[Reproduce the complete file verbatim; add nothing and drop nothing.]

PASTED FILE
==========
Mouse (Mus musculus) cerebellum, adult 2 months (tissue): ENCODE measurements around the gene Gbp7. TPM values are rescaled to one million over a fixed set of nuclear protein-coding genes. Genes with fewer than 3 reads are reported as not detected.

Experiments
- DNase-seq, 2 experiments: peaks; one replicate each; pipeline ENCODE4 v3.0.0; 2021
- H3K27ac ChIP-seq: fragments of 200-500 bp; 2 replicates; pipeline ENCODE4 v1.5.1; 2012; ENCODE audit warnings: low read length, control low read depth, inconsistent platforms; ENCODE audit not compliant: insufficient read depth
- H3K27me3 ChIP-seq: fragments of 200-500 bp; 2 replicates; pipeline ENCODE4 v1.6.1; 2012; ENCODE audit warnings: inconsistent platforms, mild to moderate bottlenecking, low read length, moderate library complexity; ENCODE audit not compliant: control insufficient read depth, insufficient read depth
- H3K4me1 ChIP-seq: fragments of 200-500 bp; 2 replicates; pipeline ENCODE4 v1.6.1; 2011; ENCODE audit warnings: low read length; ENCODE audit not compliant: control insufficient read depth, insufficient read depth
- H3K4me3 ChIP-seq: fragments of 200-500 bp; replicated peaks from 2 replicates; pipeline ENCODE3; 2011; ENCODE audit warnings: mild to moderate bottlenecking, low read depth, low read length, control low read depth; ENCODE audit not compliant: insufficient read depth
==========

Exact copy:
Mouse (Mus musculus) cerebellum, adult 2 months (tissue): ENCODE measurements around the gene Gbp7. TPM values are rescaled to one million over a fixed set of nuclear protein-coding genes. Genes with fewer than 3 reads are reported as not detected.

Experiments
- DNase-seq, 2 experiments: peaks; one replicate each; pipeline ENCODE4 v3.0.0; 2021
- H3K27ac ChIP-seq: fragments of 200-500 bp; 2 replicates; pipeline ENCODE4 v1.5.1; 2012; ENCODE audit warnings: low read length, control low read depth, inconsistent platforms; ENCODE audit not compliant: insufficient read depth
- H3K27me3 ChIP-seq: fragments of 200-500 bp; 2 replicates; pipeline ENCODE4 v1.6.1; 2012; ENCODE audit warnings: inconsistent platforms, mild to moderate bottlenecking, low read length, moderate library complexity; ENCODE audit not compliant: control insufficient read depth, insufficient read depth
- H3K4me1 ChIP-seq: fragments of 200-500 bp; 2 replicates; pipeline ENCODE4 v1.6.1; 2011; ENCODE audit warnings: low read length; ENCODE audit not compliant: control insufficient read depth, insufficient read depth
- H3K4me3 ChIP-seq: fragments of 200-500 bp; replicated peaks from 2 replicates; pipeline ENCODE3; 2011; ENCODE audit warnings: mild to moderate bottlenecking, low read depth, low read length, control low read depth; ENCODE audit not compliant: insufficient read depth